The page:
For almost 50 years, Saul Levine has been making films that integrate the personal and the political, discerning the universal in everyday experience while underscoring the formal artifices of the medium itself. His first format of choice was Super 8, and his prolific output of short diaristic films — letters — transforms the home movie into glimpses of the real. The Harvard Film Archive will screen Levine’s voluminous body of work in a multi-part retrospective, beginning with “Saul Levine, Part I: 1966-77,” screening Sept. 11-14. The program consists in part of a series of short films called “Notes,” such as the 1969 “Note to Pati” (screens Sept. 13 at 7 p.m.) in which rapidly, jaggedly spliced images of a family cavorting in the snow and a bird clinging to a tree branch take on the aura of abstract painting and resemble, at times, the interior of the human eye.
“Saul Levine, Part I: 1966-77” will screen at the Harvard Film Archive in the Carpenter Center, 24 Quincy St, Cambridge. Levine will be present at all screenings.
Shiny, happy people
So you’ve spent a lifetime trying and still haven’t found the secret of happiness? Welcome to the club. Some help, though, might be found in Winchester native Pamela Tanner Boll’s “A Small Good Thing,” which profiles a variety of individuals living in the Berkshires — farmers, community activists, a yoga teacher — who have turned away from the ethos of conspicuous consumption and material success. Instead, they have found satisfaction in a simpler, more holistic life of service and a connection to nature. I wish I had known this before I went into hock buying a Lexus! Boll might have more authority on this subject than most because she co-produced a documentary about profound unhappiness, Zana Briski and Ross Kauffman’s 2004 Oscar-winning “Born Into Brothels: Calcutta’s Red Light Kids.”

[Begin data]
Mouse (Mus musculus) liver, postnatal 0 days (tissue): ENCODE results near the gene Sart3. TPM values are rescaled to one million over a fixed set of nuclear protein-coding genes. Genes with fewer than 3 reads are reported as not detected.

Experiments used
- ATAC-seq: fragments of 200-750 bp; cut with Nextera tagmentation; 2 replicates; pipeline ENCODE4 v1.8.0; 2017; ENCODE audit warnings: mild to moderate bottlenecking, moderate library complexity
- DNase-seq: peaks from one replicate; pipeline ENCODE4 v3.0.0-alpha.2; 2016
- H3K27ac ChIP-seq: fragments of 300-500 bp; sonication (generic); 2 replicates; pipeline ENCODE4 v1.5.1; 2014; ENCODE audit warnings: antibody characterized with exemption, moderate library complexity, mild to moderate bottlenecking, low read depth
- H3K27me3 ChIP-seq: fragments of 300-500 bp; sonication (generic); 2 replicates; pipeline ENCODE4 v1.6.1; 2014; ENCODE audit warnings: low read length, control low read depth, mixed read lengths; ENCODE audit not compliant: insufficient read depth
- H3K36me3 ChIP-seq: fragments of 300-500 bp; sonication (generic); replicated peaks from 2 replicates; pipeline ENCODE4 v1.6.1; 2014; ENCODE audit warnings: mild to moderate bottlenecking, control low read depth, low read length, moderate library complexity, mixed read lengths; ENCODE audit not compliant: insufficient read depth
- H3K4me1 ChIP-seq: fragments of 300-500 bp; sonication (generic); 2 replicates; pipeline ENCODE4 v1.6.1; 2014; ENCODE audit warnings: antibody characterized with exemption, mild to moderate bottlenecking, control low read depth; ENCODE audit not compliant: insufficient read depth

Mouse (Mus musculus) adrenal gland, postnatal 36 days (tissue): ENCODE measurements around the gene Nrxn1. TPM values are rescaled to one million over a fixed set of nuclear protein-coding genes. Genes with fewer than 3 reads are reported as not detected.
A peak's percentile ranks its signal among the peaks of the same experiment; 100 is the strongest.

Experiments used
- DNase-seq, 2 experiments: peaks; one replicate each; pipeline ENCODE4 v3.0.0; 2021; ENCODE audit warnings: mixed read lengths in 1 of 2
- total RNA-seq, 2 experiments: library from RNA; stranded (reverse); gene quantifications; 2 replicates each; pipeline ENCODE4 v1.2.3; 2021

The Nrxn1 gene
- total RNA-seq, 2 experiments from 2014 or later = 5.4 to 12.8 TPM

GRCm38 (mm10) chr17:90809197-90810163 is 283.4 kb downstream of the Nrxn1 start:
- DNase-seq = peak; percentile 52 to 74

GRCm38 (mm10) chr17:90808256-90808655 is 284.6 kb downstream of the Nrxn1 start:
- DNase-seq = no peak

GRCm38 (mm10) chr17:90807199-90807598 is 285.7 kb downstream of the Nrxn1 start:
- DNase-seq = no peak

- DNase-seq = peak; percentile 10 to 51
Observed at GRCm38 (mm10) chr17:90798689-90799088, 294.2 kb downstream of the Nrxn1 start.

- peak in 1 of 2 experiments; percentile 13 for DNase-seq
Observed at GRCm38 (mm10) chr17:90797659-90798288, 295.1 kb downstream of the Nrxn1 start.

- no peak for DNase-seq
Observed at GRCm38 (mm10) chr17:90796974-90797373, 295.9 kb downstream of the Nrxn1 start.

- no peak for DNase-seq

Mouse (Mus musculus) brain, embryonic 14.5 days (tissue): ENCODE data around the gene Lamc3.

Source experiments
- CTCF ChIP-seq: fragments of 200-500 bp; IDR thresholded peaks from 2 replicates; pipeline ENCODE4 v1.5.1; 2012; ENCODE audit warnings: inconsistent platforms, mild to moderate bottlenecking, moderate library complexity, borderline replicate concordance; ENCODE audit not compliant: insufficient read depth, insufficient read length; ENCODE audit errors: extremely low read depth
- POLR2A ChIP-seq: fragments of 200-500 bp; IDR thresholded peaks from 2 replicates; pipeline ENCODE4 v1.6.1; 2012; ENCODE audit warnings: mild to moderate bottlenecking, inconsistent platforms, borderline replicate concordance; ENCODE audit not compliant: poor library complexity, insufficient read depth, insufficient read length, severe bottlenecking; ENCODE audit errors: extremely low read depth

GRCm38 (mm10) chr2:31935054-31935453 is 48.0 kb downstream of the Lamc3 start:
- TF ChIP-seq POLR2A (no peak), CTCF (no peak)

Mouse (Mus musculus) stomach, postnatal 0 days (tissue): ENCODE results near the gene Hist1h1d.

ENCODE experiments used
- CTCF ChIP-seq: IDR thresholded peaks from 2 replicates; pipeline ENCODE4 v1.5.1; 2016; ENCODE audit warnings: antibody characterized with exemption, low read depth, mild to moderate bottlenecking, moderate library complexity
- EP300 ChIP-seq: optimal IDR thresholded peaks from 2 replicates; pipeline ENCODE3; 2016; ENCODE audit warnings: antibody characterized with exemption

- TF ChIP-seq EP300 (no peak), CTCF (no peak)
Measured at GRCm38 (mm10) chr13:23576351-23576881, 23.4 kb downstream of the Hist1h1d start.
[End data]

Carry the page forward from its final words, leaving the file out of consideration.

“A Small Good Thing” screens on Friday at 6:30 p.m. and 8:30 p.m. as part of the Fall for the Arts program at the Nextdoor Theater, 40 Cross St., Winchester. Admission is free.
Go to asmallgoodthing
For many people, if not all, happiness would be incomplete without birds, and those avian fans should enjoy watching “Counting on Birds: Tales of Migration,” a DVD set of five programs produced by New Hampshire Public Television in which host Willem Lange sojourns from New England to South America to record the peregrinations of these intrepid, tuneful, feathered beauties and meets fellow bird enthusiasts along the way. The episodes range from “Bird Tales,” in which Nicaraguan schoolchildren, an artist, an inmate, and others discuss the nature of their obsession, to “Journey of the Broad-Winged Hawk,” which follows the annual 4,500-mile migration of the title raptor from the woodlands of northern New Hampshire to the rain forests of Ecuador.
“Counting on Birds: Tales of Migration” will be available on DVD Tuesday from Public Media Distribution, LLC for $29.99.
Peter Keough can be reached at email@example.com.